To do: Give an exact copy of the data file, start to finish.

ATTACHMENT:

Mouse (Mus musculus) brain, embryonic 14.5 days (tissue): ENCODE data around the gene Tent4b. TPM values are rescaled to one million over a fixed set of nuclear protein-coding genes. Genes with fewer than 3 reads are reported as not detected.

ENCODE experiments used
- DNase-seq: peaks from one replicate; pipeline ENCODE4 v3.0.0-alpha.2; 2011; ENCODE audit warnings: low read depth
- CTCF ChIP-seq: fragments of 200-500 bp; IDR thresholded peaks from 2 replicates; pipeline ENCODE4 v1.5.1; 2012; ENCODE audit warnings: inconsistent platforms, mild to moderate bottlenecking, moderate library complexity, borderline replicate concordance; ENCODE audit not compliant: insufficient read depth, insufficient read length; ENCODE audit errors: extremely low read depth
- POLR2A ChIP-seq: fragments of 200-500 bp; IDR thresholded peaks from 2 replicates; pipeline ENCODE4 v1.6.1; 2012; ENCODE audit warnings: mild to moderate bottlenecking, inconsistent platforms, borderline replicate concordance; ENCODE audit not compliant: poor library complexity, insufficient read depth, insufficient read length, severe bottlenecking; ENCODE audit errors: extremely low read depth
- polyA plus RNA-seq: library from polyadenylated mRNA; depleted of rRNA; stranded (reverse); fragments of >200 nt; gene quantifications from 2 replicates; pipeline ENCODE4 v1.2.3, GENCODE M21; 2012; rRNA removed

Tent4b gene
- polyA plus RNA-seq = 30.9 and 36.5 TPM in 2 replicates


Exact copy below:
Mouse (Mus musculus) brain, embryonic 14.5 days (tissue): ENCODE data around the gene Tent4b. TPM values are rescaled to one million over a fixed set of nuclear protein-coding genes. Genes with fewer than 3 reads are reported as not detected.

ENCODE experiments used
- DNase-seq: peaks from one replicate; pipeline ENCODE4 v3.0.0-alpha.2; 2011; ENCODE audit warnings: low read depth
- CTCF ChIP-seq: fragments of 200-500 bp; IDR thresholded peaks from 2 replicates; pipeline ENCODE4 v1.5.1; 2012; ENCODE audit warnings: inconsistent platforms, mild to moderate bottlenecking, moderate library complexity, borderline replicate concordance; ENCODE audit not compliant: insufficient read depth, insufficient read length; ENCODE audit errors: extremely low read depth
- POLR2A ChIP-seq: fragments of 200-500 bp; IDR thresholded peaks from 2 replicates; pipeline ENCODE4 v1.6.1; 2012; ENCODE audit warnings: mild to moderate bottlenecking, inconsistent platforms, borderline replicate concordance; ENCODE audit not compliant: poor library complexity, insufficient read depth, insufficient read length, severe bottlenecking; ENCODE audit errors: extremely low read depth
- polyA plus RNA-seq: library from polyadenylated mRNA; depleted of rRNA; stranded (reverse); fragments of >200 nt; gene quantifications from 2 replicates; pipeline ENCODE4 v1.2.3, GENCODE M21; 2012; rRNA removed

Tent4b gene
- polyA plus RNA-seq = 30.9 and 36.5 TPM in 2 replicates